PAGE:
Featured Research

from universities, journals, and other organizations

Underage drinking by black teens

Date:
November 1, 2011
Source:
University of Southern California
Summary:
New research shows that black middle school students whose close friends drink alcohol are more likely to drink alcohol in high school than their white classmates.

Research led by USC professor Mary Ann Pentz shows that black middle school students whose close friends drink alcohol are more likely to drink alcohol in high school than their white classmates.

Related Articles


The study, which appeared in the September-October issue of the journal Alcohol and Alcoholism, identifies a group at high risk for alcohol use that may benefit from special prevention programs.

"As you age, both the perception of alcohol use and actual use increase," said Pentz, professor of preventive medicine at the Keck School of Medicine of USC and director of the school's Institute for Health Promotion and Disease Prevention Research. "But what we found was that black students' perception of their close friends using alcohol was a stronger indicator of their use than among white students. We think the reason is that it is so unusual for black students to be using alcohol at that age."

The study confirmed previous research that, overall, black students are less likely to drink alcohol and consume less alcohol than their white counterparts. Black students reported fewer close friends who drank alcohol during the seventh grade and gained fewer such friends in middle school than white students. However, the black students who reported having close friends who drank alcohol in the seventh grade were significantly more likely to use alcohol in high school than white students who reported the same.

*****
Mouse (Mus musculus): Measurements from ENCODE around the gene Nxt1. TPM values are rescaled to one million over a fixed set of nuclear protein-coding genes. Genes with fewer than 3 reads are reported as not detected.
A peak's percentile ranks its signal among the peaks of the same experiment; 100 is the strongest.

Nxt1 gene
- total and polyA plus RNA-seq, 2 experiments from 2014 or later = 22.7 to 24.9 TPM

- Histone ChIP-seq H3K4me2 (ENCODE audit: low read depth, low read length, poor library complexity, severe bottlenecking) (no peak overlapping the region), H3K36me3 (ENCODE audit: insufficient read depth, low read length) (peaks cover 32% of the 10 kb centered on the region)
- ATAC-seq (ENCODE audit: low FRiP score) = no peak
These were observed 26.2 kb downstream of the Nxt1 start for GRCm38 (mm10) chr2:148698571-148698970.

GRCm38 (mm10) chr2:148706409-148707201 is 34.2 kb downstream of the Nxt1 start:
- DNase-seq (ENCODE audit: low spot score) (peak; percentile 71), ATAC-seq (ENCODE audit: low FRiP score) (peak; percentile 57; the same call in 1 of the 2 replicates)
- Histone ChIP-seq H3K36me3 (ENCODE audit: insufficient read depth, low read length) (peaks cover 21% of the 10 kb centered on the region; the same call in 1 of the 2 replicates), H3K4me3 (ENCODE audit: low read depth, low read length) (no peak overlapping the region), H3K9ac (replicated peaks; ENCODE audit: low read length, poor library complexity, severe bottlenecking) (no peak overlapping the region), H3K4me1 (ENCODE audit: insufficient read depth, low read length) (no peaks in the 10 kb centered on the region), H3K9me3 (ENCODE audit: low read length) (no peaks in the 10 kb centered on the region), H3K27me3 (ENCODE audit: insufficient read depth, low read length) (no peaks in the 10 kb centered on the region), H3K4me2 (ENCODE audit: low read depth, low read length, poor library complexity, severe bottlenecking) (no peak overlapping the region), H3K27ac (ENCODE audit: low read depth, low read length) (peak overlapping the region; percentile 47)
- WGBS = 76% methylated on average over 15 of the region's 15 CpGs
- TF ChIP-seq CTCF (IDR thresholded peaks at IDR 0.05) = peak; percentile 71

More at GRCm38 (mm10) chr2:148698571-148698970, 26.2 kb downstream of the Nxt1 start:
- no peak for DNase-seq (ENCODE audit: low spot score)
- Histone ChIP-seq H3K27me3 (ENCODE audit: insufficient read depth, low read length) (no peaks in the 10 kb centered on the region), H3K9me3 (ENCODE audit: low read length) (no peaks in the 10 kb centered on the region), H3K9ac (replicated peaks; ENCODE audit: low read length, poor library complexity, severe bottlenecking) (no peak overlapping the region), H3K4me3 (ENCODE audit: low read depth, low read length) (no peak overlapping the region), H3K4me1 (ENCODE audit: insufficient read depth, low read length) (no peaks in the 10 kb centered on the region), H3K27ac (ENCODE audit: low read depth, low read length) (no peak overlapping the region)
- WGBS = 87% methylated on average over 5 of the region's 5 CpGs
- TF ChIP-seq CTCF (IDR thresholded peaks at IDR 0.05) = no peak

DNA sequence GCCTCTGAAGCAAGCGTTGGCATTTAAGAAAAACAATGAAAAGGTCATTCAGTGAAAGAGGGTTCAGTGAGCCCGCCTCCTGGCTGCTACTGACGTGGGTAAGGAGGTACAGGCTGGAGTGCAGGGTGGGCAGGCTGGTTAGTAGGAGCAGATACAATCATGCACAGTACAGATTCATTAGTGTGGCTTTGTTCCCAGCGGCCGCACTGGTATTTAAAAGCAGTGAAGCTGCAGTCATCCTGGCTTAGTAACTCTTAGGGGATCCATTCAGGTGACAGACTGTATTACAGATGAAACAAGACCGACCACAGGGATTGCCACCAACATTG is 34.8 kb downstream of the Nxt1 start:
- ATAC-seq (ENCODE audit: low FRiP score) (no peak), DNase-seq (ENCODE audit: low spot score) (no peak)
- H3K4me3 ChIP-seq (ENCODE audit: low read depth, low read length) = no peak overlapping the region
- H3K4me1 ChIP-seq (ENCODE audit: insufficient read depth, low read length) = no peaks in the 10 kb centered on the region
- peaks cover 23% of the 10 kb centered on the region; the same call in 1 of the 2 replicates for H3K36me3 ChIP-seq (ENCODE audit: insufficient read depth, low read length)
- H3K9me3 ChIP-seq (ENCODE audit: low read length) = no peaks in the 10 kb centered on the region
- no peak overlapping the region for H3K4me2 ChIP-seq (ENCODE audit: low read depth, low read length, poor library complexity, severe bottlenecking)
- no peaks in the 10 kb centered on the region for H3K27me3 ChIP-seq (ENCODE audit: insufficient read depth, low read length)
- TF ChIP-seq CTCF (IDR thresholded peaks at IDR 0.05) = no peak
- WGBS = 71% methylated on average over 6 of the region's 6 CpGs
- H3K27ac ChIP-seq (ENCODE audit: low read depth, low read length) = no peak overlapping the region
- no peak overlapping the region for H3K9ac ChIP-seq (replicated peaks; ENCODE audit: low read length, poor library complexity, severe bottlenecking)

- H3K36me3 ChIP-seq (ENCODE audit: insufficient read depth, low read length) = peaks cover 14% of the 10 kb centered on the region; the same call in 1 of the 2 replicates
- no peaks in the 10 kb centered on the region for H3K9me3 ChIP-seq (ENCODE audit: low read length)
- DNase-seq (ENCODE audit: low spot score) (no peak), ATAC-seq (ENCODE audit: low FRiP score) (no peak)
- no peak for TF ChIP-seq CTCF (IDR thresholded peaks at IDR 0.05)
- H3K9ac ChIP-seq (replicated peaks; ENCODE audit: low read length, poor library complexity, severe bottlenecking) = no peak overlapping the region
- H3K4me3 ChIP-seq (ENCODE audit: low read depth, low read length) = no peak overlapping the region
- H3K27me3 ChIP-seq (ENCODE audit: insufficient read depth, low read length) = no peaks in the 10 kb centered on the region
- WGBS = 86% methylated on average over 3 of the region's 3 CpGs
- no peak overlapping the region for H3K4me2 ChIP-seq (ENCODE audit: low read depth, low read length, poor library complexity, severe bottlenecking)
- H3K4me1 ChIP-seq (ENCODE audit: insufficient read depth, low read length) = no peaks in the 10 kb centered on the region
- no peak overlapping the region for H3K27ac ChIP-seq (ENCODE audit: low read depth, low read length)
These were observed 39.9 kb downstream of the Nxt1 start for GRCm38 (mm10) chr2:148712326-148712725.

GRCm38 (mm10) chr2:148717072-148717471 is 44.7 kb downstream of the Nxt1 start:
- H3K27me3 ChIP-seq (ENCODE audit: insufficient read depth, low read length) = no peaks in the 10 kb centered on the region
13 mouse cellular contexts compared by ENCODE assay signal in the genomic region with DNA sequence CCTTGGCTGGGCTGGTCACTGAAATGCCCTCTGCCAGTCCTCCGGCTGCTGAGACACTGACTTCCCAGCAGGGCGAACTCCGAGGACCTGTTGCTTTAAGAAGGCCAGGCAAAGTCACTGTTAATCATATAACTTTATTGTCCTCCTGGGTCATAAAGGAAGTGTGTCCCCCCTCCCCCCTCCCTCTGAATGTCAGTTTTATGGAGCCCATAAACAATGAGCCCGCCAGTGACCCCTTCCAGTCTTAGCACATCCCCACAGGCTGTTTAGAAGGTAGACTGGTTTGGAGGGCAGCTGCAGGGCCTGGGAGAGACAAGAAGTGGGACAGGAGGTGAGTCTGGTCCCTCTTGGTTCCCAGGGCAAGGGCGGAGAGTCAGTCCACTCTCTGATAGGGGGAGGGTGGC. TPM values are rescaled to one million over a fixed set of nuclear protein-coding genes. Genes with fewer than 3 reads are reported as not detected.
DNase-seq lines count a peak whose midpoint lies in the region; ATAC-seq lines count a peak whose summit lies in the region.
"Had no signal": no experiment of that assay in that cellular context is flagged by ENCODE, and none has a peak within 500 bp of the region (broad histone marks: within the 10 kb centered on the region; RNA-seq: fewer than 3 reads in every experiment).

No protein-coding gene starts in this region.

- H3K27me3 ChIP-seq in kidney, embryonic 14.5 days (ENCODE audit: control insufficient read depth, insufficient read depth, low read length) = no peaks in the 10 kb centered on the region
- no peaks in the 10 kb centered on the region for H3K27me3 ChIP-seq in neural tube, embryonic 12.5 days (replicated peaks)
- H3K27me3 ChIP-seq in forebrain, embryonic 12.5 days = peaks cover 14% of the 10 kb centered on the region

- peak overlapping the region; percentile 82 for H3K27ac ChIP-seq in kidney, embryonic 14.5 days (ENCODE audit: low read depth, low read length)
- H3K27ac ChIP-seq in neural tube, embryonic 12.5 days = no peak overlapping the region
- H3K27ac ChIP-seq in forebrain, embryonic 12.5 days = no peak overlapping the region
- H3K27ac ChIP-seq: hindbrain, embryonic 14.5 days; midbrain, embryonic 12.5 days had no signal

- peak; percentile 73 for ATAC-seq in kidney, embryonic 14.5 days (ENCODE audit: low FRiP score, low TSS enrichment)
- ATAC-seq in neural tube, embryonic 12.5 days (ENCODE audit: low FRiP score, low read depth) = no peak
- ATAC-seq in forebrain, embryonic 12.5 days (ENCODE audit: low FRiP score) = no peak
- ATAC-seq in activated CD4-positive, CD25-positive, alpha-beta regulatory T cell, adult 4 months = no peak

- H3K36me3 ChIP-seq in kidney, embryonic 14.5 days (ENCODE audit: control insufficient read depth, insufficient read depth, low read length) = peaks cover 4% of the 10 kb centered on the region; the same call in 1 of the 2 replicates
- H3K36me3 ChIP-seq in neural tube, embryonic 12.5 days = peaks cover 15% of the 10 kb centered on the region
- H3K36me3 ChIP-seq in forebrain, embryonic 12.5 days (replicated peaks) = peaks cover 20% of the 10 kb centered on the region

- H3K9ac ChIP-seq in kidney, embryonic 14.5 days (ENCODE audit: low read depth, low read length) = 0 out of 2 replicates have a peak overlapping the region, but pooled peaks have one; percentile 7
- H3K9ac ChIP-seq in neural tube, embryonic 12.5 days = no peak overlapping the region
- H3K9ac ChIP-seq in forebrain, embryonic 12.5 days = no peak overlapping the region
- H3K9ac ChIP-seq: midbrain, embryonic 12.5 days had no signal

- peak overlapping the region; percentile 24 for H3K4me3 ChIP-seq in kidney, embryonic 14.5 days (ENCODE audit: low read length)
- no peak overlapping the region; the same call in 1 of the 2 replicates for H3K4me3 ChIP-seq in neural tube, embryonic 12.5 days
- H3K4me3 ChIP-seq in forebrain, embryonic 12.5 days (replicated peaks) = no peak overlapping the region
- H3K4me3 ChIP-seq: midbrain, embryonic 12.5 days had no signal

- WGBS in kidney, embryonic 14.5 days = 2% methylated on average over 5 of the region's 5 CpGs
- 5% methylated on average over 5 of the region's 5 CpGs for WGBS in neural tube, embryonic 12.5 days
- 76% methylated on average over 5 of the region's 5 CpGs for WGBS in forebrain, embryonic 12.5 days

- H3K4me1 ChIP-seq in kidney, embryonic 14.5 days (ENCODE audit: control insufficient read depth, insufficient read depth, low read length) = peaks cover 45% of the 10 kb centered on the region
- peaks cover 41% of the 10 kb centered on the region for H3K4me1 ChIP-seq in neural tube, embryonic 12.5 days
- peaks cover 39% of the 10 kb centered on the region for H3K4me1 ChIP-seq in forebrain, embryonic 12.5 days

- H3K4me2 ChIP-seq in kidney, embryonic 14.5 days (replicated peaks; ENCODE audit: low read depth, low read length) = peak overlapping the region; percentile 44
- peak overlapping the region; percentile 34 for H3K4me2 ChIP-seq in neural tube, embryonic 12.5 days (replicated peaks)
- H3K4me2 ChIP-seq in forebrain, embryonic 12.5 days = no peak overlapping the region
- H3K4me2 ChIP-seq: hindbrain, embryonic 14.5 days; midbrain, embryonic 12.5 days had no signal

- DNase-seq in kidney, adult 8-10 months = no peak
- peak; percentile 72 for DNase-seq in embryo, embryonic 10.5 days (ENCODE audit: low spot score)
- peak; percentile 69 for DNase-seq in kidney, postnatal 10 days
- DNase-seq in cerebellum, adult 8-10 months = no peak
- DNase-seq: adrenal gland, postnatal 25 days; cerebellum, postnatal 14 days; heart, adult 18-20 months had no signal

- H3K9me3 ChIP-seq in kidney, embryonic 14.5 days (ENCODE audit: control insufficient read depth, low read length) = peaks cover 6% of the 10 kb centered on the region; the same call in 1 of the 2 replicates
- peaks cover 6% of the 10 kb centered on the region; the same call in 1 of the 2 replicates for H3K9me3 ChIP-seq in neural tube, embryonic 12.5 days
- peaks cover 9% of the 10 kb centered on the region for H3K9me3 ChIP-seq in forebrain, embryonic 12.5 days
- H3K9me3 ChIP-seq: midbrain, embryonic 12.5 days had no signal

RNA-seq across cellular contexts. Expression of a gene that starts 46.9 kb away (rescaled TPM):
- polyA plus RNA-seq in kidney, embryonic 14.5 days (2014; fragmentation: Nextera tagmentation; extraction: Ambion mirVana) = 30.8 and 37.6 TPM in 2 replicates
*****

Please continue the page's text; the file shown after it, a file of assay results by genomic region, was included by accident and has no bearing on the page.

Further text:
The results help guide the design and implementation of drug and alcohol prevention programs.

"Black adolescents may be on a delayed path to alcohol use relative to white adolescents. So, in addition to middle school, it might benefit black students to be exposed to prevention programs later in high school when peer influences are increasing," Pentz said.

Researchers analyzed data from 680 adolescents who participated in Project STAR (Students Taught Awareness and Resistance) of the Midwestern Prevention Project, one of the longest-running drug prevention studies in the United States.

Pentz was the principal investigator of that study, which she and colleagues started in the Kansas City metro area in 1984.

Students were asked to indicate the percentage of their peers that they believed were drinking alcohol and the number of close friends who drank alcohol. They also were asked how many alcoholic drinks they had consumed in the past month. The students' answers from the seventh and eighth grades were compared to their answers during high school.

Pentz suggested future research on whether socioeconomic and cultural aspects influence underage drinking more than race.

"We need to start looking at other environmental and structural factors that drive risk," she said. "Maybe it's the ecological levels of influence that are driving this, not race."

Co-authors of the study included Scott R. Weaver of Georgia State University, JeeWon Cheong of University of Pittsburgh and David P. MacKinnon of Arizona State University.

Funding came from the National Institutes of Health.


Story Source: